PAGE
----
On a related note, the presentation that spoke to me most strongly was the performance of "Mother For You I Made This" by Erza Dickinson and Velocity Dance.
Dickinson created a series of dances about growing up trying to understand and to care for his schizophrenic mother. After his dance, he walked to the front of the stage and talked about how alone and isolated he felt as a child. However, when he began to put his work out into the public, he found community and shared experience.
He spoke to all the artists working alone creating while trying to process the effects of mental illness. He called for people to speak out and bring attention to our failed mental health system.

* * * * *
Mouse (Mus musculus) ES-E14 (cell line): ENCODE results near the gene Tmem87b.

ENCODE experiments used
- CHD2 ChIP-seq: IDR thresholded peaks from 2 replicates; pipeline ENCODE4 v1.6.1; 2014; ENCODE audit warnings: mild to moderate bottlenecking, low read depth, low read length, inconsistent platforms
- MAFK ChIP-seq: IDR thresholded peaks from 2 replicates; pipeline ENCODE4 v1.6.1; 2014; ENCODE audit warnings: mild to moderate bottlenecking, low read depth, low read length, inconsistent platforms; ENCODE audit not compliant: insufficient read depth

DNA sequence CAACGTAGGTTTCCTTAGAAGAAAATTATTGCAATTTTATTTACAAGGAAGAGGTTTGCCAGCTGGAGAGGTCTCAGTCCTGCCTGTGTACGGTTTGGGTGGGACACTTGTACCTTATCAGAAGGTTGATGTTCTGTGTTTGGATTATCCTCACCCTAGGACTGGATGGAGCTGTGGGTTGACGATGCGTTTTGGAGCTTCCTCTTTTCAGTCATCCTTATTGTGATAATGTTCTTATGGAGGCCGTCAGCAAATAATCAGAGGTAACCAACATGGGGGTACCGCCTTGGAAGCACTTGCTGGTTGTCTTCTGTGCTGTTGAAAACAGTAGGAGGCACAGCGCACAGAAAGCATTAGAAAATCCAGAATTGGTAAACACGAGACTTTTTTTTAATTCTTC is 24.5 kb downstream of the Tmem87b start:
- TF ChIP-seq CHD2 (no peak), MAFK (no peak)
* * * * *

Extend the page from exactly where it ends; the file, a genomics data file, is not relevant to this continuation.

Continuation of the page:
TEDxRainier's steady, smooth flow of speaker does not allow an opportunity to ask questions, mostly appreciated, but I had just two burning ones:
For Rex Holbein: Has he had any negative experiences from engaging homeless strangers? Sadly, there's fear there (and how warranted?).
For Michael Skinner on epigentics: What about positive effects passed down? Could you expose a mother to an environmental factor and then see certain benefits to her great-grandchildren within a few generations? This idea also raises interesting possibilities. There's a story in there.
While humanity felt mostly good at TEDx, it was also there in all its depth. There were tinges of evil and perhaps edges of selfishness, greed, and certainly privilege. It raised cautions about the costs of exploration and questions about the value of pursuit of certain singular goals, passions and ideas (see also The Machine Stops and Siddhartha) to the exclusion of all else.